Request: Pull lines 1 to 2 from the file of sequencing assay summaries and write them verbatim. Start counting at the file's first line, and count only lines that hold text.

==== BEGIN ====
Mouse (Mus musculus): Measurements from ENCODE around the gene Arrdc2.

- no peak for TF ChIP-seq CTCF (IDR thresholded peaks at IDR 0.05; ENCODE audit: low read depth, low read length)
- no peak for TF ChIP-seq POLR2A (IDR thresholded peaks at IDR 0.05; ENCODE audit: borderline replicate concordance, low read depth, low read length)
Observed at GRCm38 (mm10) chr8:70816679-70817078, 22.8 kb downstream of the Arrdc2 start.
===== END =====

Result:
Mouse (Mus musculus): Measurements from ENCODE around the gene Arrdc2.

- no peak for TF ChIP-seq CTCF (IDR thresholded peaks at IDR 0.05; ENCODE audit: low read depth, low read length)